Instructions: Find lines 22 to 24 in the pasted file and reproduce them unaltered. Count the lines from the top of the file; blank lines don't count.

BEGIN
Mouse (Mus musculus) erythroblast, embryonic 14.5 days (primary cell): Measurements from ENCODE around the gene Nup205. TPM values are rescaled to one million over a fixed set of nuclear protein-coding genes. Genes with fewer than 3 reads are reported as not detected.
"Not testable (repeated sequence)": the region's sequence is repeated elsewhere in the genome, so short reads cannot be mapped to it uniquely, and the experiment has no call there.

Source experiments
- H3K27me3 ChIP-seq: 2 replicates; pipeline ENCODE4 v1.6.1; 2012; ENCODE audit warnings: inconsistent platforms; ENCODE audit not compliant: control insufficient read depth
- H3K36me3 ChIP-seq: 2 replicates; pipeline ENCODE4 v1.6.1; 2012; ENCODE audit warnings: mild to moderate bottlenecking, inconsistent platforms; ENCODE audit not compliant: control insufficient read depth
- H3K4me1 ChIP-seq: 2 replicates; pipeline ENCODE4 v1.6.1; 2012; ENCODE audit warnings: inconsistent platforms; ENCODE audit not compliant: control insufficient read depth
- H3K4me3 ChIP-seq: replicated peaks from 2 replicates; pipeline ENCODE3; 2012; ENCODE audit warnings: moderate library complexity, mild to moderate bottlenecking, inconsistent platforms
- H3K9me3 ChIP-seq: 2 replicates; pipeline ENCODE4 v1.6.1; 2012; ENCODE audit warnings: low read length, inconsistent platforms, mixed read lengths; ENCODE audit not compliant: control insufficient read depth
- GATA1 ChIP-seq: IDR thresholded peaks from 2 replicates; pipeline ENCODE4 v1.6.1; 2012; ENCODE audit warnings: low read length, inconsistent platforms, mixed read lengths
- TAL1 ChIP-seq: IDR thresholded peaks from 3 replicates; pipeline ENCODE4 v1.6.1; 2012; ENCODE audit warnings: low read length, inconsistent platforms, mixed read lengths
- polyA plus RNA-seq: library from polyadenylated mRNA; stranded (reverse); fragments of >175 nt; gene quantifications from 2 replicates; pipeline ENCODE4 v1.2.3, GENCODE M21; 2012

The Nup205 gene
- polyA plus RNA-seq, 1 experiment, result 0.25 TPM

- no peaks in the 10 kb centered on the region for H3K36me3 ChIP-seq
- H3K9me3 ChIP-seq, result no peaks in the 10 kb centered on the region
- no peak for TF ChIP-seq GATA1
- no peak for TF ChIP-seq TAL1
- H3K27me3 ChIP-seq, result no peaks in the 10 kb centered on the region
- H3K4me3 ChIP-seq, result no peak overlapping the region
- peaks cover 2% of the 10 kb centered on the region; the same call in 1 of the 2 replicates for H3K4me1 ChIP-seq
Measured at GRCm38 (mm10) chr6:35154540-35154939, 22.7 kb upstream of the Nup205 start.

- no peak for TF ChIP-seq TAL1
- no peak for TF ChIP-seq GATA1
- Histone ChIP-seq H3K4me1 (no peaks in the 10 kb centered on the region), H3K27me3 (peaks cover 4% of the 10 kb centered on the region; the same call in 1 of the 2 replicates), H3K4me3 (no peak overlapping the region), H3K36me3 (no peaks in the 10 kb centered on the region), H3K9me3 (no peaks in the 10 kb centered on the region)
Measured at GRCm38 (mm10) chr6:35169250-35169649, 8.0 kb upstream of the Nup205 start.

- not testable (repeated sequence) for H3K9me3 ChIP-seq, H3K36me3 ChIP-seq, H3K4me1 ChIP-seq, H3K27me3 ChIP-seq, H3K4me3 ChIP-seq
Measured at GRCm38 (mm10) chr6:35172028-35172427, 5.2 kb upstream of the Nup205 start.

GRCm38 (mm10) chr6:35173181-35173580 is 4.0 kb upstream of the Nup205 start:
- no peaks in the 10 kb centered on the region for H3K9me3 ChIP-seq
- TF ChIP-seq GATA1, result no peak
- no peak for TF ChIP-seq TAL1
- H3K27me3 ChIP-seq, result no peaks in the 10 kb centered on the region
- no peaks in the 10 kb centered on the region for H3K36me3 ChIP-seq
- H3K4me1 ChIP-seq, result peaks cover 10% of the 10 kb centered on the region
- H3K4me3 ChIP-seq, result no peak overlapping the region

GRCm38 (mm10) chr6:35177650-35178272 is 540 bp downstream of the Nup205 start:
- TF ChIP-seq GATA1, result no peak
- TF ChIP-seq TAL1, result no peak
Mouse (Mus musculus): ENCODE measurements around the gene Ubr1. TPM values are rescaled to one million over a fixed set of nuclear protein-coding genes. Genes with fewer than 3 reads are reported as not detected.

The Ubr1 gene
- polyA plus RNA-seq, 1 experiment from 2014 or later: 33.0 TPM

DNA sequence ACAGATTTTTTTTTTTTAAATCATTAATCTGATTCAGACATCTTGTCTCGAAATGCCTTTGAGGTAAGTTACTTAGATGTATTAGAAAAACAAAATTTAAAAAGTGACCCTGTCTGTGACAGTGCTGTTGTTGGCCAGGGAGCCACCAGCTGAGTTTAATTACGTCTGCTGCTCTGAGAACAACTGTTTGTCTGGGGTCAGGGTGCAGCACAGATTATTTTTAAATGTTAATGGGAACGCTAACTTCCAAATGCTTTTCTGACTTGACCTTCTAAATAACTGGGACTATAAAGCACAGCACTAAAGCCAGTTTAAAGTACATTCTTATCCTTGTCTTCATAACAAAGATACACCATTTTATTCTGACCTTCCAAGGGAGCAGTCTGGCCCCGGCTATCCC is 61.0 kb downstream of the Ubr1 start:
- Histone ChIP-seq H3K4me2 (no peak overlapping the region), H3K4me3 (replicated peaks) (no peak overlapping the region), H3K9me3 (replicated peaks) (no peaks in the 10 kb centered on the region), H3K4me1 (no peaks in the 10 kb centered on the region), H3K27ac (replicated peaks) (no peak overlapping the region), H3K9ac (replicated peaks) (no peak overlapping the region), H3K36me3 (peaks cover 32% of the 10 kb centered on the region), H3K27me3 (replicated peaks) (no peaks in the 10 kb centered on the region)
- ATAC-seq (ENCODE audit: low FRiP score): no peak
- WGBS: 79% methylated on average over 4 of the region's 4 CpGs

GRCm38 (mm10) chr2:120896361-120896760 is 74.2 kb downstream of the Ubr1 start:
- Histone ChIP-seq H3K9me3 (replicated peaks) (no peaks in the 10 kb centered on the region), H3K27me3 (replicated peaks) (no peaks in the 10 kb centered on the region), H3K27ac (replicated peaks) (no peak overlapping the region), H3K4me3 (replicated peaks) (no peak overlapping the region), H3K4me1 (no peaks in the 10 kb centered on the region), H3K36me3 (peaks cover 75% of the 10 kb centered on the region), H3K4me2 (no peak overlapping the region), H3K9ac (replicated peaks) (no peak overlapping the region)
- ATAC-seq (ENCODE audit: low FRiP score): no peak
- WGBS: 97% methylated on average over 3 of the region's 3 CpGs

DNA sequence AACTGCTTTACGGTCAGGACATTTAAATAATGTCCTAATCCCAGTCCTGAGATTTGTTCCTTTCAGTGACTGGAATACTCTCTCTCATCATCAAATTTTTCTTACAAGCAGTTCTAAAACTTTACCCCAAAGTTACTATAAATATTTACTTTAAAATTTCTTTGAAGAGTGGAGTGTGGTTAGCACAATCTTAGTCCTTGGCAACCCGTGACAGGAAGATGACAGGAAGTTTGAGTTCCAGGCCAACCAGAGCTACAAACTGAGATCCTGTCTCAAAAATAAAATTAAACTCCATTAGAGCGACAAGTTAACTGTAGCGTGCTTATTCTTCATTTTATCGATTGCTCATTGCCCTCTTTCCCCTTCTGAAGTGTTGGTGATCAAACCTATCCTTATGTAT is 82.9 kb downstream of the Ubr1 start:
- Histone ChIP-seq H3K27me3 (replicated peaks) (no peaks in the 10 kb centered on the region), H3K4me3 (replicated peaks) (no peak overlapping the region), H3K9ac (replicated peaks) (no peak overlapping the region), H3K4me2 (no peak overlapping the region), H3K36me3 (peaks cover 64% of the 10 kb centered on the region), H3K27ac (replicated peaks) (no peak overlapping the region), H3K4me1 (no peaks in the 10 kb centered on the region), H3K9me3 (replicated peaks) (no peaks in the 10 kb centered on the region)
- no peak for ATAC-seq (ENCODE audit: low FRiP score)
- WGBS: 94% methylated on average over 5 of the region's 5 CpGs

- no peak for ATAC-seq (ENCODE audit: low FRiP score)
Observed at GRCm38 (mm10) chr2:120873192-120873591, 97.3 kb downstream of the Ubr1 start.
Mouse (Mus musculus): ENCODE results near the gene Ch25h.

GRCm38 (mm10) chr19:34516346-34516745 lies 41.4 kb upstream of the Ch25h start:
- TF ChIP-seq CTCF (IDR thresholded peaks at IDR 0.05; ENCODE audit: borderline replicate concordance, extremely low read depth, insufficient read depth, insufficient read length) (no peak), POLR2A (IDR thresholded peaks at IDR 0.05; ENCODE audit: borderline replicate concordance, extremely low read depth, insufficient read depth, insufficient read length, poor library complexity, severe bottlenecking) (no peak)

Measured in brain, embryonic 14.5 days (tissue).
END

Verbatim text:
- no peak for TF ChIP-seq TAL1
- no peak for TF ChIP-seq GATA1
- Histone ChIP-seq H3K4me1 (no peaks in the 10 kb centered on the region), H3K27me3 (peaks cover 4% of the 10 kb centered on the region; the same call in 1 of the 2 replicates), H3K4me3 (no peak overlapping the region), H3K36me3 (no peaks in the 10 kb centered on the region), H3K9me3 (no peaks in the 10 kb centered on the region)